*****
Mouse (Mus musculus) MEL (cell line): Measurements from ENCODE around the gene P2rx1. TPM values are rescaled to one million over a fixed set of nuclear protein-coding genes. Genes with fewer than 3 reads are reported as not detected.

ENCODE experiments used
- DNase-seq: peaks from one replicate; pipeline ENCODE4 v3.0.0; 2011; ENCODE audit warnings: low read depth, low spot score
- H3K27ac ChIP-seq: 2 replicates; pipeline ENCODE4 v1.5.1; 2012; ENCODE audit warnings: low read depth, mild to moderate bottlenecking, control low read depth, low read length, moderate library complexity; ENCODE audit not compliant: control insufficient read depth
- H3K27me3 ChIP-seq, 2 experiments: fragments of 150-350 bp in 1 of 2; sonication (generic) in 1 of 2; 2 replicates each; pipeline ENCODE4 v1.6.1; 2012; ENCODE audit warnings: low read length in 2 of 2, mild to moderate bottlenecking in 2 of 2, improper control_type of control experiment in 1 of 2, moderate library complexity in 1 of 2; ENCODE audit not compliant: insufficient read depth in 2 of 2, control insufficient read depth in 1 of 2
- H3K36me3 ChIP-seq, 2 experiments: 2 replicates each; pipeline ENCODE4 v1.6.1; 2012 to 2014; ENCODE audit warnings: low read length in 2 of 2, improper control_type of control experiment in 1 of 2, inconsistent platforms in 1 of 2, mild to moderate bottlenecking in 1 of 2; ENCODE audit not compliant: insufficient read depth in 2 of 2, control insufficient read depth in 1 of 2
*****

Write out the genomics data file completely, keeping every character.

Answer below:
Mouse (Mus musculus) MEL (cell line): Measurements from ENCODE around the gene P2rx1. TPM values are rescaled to one million over a fixed set of nuclear protein-coding genes. Genes with fewer than 3 reads are reported as not detected.

ENCODE experiments used
- DNase-seq: peaks from one replicate; pipeline ENCODE4 v3.0.0; 2011; ENCODE audit warnings: low read depth, low spot score
- H3K27ac ChIP-seq: 2 replicates; pipeline ENCODE4 v1.5.1; 2012; ENCODE audit warnings: low read depth, mild to moderate bottlenecking, control low read depth, low read length, moderate library complexity; ENCODE audit not compliant: control insufficient read depth
- H3K27me3 ChIP-seq, 2 experiments: fragments of 150-350 bp in 1 of 2; sonication (generic) in 1 of 2; 2 replicates each; pipeline ENCODE4 v1.6.1; 2012; ENCODE audit warnings: low read length in 2 of 2, mild to moderate bottlenecking in 2 of 2, improper control_type of control experiment in 1 of 2, moderate library complexity in 1 of 2; ENCODE audit not compliant: insufficient read depth in 2 of 2, control insufficient read depth in 1 of 2
- H3K36me3 ChIP-seq, 2 experiments: 2 replicates each; pipeline ENCODE4 v1.6.1; 2012 to 2014; ENCODE audit warnings: low read length in 2 of 2, improper control_type of control experiment in 1 of 2, inconsistent platforms in 1 of 2, mild to moderate bottlenecking in 1 of 2; ENCODE audit not compliant: insufficient read depth in 2 of 2, control insufficient read depth in 1 of 2